Working Paper No. 845

Using Self-employment as Proxy for Entrepreneurship: Some Empirical Caveats

Published: July 9, 2010Pages: 15Keywords: Labor Force Survey; RAMS; Self-employed; Self-employment; EntrepreneurshipJEL-codes: C81; C82; L26; M13
Published version

Using Self-employment as Proxy for Entrepreneurship: Some Empirical Caveats Carl Magnus Bjuggren, Dan Johansson and Mikael Stenkula

Research on entrepreneurship has received an increased amount of interest in recent years, with self-employment being used as the most common proxy for “entrepreneurship” in empirical studies. However, there are various ways of defining self-employment, making it a somewhat dubious proxy. This may flaw the analysis, especially in cross-country studies, since the documentation of data often is insufficient and difficult to access due to language barriers. We present an analysis of Swedish self-employment data. We show that the measurement of self-employment has changed over time to noticeably affect the reported number of self-employed in the two major statistical sources on self-employment. The reported development of self-employment sometimes differs diametrically depending on source. Sweden is occasionally erroneously reported to show the largest increase in self-employment in cross-country studies. Our study mimics the results of other country-specific analyses and we conclude that well-grounded conclusions require that the advantages and disadvantages of different statistical sources are recognized.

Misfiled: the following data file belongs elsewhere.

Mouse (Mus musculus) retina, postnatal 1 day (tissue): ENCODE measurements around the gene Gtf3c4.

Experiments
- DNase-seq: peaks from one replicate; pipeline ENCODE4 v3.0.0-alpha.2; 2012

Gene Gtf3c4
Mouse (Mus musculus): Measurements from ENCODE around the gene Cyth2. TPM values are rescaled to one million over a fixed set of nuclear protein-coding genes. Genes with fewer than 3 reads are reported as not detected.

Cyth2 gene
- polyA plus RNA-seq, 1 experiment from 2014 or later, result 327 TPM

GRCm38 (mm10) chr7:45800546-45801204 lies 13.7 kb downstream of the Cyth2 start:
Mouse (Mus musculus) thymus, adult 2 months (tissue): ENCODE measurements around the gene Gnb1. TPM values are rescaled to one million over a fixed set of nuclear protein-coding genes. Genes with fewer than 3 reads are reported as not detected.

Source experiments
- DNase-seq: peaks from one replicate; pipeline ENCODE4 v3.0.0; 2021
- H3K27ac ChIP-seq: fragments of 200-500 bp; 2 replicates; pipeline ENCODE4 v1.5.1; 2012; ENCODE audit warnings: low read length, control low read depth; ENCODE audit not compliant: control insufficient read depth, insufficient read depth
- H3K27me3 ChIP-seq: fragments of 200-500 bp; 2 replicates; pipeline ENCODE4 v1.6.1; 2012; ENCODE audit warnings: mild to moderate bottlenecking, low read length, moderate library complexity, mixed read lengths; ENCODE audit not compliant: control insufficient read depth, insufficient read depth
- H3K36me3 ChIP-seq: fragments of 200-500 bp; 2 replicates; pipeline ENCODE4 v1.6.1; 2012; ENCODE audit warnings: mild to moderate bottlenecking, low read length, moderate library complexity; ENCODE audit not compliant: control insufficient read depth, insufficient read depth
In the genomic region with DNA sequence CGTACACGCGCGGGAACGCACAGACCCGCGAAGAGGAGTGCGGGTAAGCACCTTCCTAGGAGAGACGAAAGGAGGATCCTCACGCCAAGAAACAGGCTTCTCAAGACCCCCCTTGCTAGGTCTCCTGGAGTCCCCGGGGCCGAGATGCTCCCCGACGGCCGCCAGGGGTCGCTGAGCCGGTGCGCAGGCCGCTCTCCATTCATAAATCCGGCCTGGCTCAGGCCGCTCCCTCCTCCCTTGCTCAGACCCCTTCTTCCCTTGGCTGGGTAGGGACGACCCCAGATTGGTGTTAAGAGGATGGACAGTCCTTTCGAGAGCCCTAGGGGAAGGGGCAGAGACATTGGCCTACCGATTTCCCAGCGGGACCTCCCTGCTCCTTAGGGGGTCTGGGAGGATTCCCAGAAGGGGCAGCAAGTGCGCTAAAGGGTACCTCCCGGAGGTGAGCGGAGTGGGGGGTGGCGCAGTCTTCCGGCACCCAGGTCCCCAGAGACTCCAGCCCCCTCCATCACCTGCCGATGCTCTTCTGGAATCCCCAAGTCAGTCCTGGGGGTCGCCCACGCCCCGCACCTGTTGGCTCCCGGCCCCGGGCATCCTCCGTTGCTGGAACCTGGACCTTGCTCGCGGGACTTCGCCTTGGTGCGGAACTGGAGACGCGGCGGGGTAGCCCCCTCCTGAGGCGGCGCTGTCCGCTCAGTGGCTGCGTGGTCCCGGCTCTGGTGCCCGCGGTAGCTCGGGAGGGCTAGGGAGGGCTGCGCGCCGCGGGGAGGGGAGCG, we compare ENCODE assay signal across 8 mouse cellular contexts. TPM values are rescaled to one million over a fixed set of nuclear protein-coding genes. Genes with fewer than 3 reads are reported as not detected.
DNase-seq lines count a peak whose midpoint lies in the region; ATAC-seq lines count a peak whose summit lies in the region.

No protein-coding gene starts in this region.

Mikael Stenkula


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Sick of Inequality?

An Introduction to the Relationship between Inequality and Health

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In this book Andreas Bergh, Therese Nilsson, IFN and Lund University, and Daniel Waldenström, IFN and Paris School of Economics, France, review the latest research on the relationship between inequality and health. What does inequality mean for our health? Does increasing income inequality affect outcomes such as obesity, life expectancy and subjective well-being?


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